For those of you who don’t know, when I’m not doing my job here at RateHub.ca, I can usually be found working on my own blog. It’s been mostly personal finance-related, up until this past summer, when I joined the minimalism bandwagon, did a massive declutter and purged 46% of my belongings (so far) from my home. The process was tough at times, but has subsequently changed the way I think about “stuff”. So far, I can safely say: less is definitely more.
Throughout this journey, I’ve been doing a lot of research on minimalism, and am happy to report that it means a little something different for everyone. No, you don’t have to learn how to live with only 100 “things”. But yes, you should try to only fill your home with things that serve a purpose. No, that doesn’t mean you can never shop. But yes, you should be a more conscious consumer and only buy what you need. Does that make it sound less crazy / a little more practical? Good!
Where I may have gotten derailed and jumped onto the crazy train is at the tiny house movement: homes that are typically 100-400 square feet, maximize their space and have just enough storage for you to keep what you need. The movement started in 2002, but has become more popular since the financial crisis, as it offers an alternative (and less expensive) route to homeownership. Not only are they cheaper to buy (typically $25-40,000), tiny houses are cheaper to maintain.
Personally, I’m obsessed with the idea. Who doesn’t want to cut down on their monthly housing expenses, save more and live a simpler life (with more cash in their pockets)? But it’s made me curious about the financial side of things: how do people pay for tiny houses? Can they get mortgages for them or do they have to pay with cash? Fortunately, my job puts me in the unique position where I can find out – and share the answers with all of you!
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Are you curious if you can get a mortgage for a tiny house? You can – but only if you can answer “yes” to the following question:
Will the tiny house be built into the ground on a piece of property you own?
If the answer is yes, congrats – you can take out a construction mortgage to build your tiny house! You will still need to buy that piece of property, if you haven’t already done so. (You can save money by buying land in a more rural area.) You will also need to read up on, and comply with, your municipality’s definition of a “minimum habitable structure”; this means you may have to build a not-as-tiny-as-you’d-hoped house, but that’s mostly to protect any future tenants, should you ever rent it out. Still, the good news is that you can finance your tiny house, if you need to!
If the answer to either part of that question is no (which is highly likely, since most people want their tiny houses on wheels), you’d better start saving. When it comes to handing out mortgages, banks have to decide which risks are worth taking and, so far, tiny houses on wheels don’t make the cut. Why? Well, there are three reasons. For starters, as mentioned above, most tiny houses don’t meet any municipality’s definition of a minimum habitable structure. No bank wants to finance a construction project that won’t be built to code. Secondly, the resale value on a tiny house is not good. In fact, you’d be lucky to break even, but you’ll likely have to sell for much less than what you paid for it. The final reason is that they have no idea where you’re going to park it and, unfortunately, the number of options that are considered to be illegal outweigh the ones that aren’t.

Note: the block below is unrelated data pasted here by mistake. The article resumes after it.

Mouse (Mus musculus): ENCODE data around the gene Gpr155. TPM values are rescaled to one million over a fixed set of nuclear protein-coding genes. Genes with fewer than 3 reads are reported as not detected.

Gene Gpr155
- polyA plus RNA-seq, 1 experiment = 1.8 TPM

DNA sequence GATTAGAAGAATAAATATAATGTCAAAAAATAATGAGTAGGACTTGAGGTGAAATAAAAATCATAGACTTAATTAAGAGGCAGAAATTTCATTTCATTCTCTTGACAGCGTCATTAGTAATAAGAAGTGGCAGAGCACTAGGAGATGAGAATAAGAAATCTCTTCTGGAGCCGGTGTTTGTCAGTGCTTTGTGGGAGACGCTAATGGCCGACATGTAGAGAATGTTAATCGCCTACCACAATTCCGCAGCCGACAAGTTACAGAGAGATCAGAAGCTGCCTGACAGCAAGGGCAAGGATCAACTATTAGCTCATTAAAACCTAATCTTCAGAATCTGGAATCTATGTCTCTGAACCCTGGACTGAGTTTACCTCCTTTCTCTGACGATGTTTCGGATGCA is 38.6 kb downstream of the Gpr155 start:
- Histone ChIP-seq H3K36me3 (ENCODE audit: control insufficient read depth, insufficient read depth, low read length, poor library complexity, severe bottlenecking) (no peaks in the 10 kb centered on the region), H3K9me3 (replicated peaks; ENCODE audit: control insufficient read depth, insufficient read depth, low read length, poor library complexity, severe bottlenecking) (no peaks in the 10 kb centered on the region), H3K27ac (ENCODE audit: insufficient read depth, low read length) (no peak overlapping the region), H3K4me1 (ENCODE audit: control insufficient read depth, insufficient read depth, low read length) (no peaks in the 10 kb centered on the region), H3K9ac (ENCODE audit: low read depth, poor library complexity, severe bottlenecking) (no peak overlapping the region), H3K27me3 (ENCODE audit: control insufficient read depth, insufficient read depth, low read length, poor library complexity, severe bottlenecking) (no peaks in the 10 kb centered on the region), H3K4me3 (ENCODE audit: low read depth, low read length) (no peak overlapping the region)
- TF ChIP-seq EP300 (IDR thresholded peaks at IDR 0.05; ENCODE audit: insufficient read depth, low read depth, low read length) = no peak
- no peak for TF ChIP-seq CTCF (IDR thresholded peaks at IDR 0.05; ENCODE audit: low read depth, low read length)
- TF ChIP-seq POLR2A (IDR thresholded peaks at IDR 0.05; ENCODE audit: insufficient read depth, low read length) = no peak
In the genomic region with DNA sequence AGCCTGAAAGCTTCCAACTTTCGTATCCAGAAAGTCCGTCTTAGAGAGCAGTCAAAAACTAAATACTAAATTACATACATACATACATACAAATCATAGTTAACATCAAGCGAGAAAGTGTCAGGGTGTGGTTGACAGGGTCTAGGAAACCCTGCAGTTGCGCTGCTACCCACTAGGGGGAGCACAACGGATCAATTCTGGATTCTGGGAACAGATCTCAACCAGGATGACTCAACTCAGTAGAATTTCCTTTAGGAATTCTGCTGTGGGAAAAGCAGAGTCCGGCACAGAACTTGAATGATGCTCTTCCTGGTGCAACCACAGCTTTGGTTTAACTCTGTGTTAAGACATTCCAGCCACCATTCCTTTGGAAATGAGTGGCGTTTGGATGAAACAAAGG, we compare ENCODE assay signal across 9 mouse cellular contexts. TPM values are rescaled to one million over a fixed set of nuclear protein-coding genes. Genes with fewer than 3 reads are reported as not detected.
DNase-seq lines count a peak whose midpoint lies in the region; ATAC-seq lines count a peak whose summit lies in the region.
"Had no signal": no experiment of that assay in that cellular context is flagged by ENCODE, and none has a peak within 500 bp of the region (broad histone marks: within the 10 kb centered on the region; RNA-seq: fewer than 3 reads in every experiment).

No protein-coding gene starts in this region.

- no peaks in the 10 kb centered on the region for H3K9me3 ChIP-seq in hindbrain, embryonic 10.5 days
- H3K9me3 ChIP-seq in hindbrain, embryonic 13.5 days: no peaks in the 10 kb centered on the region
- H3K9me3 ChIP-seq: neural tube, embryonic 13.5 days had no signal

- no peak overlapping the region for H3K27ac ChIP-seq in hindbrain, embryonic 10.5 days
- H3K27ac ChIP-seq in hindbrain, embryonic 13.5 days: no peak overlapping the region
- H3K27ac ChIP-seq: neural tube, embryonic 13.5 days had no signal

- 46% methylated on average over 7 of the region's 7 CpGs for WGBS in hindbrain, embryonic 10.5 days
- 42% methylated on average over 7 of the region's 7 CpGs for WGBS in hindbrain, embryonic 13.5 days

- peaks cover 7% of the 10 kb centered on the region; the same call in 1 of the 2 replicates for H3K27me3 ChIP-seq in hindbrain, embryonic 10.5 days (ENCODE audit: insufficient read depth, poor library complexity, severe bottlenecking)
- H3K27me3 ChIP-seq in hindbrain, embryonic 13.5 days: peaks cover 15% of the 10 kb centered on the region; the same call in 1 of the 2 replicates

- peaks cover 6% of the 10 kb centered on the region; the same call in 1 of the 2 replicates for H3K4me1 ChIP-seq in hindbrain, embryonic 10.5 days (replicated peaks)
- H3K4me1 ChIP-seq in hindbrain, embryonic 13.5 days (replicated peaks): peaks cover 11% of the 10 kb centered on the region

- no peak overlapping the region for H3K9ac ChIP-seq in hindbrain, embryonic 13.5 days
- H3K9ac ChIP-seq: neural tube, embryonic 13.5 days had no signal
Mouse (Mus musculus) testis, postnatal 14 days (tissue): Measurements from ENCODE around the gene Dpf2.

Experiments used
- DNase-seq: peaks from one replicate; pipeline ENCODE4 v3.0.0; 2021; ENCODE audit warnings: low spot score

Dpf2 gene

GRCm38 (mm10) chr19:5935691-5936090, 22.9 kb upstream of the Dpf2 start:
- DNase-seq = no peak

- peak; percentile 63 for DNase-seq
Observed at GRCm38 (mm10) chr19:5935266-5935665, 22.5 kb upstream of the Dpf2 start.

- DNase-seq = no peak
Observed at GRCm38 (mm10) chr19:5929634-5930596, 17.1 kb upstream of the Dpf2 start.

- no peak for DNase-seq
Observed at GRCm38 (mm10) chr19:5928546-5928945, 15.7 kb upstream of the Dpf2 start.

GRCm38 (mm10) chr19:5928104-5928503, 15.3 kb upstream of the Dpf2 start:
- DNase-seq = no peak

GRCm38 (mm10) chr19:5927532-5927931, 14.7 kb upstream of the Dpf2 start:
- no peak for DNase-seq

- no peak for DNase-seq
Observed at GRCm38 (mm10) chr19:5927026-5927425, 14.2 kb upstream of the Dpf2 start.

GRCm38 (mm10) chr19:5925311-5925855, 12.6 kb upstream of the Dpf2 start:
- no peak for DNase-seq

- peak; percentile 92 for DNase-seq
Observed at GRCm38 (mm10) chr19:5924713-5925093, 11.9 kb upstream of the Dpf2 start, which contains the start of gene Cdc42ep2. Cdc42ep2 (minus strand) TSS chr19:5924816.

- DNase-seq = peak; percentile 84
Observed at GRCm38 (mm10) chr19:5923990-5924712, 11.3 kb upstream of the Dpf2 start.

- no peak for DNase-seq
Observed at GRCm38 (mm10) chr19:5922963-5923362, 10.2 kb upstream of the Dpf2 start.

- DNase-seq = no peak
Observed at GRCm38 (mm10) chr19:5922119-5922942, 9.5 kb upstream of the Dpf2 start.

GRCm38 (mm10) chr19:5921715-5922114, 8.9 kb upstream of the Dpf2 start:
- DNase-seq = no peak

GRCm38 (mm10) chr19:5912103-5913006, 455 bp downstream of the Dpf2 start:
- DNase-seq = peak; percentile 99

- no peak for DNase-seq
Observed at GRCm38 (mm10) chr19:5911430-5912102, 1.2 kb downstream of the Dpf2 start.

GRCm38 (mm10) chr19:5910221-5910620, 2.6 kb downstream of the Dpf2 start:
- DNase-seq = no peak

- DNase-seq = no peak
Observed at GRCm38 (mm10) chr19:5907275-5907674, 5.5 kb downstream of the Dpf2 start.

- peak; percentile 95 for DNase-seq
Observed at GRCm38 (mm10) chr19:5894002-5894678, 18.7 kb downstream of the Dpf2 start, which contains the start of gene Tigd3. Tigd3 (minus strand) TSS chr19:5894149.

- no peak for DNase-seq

Basically, there’s a lot of risk that can’t be secured by any collateral.
How to pay for your tiny house on wheels
If that hasn’t scared you off, you still have options. Since most tiny houses only cost between $25-40,000, you may be able to get a personal loan from a bank, if you have some other assets to use as collateral. If not, you can do one of two things:
- Finance through a tiny house vendor. If you don’t want to build the tiny house yourself, you can pay a tiny house vendor to do it for you. The added bonus with going that route is most offer a financing option. Typically, you’d pay 1/3 of the price upfront as the deposit, another 1/3 when the tiny house is at the “lock up stage” (has doors and windows installed) and the final 1/3 when it’s completed. You’ll still need the time it’ll take to save up this amount of cash, but you don’t need to have it all saved up before you can put your order in.
- Save up / pay for your tiny house with cash. With this option, you can then choose to either buy a tiny house from a vendor or pay for the materials and build it yourself. This option is not what most people want to hear, but think about it this way: you’d probably have to save up $25-40,000 to put a down payment on a condo or home anyway, right? How much better would it feel to save up and pay for your entire home with cash, and then never need to make a mortgage payment? (You’d still need to pay rent to park it somewhere, though.)
Part of the philosophy of the tiny house movement is to remove clutter and stress from your life. By paying for a tiny house with cash, you’re removing the single largest financial burden that most people carry for years. By alleviating yourself from that stress, you can actually enjoy your home and then invest your money elsewhere. And if travel is at the top of your wish list, a tiny house on wheels means the world (or at least the continent) is your oyster.
What do you think of the tiny house movement? Is it an affordable homeownership option that is soon to explode, or a fad that will eventually die off?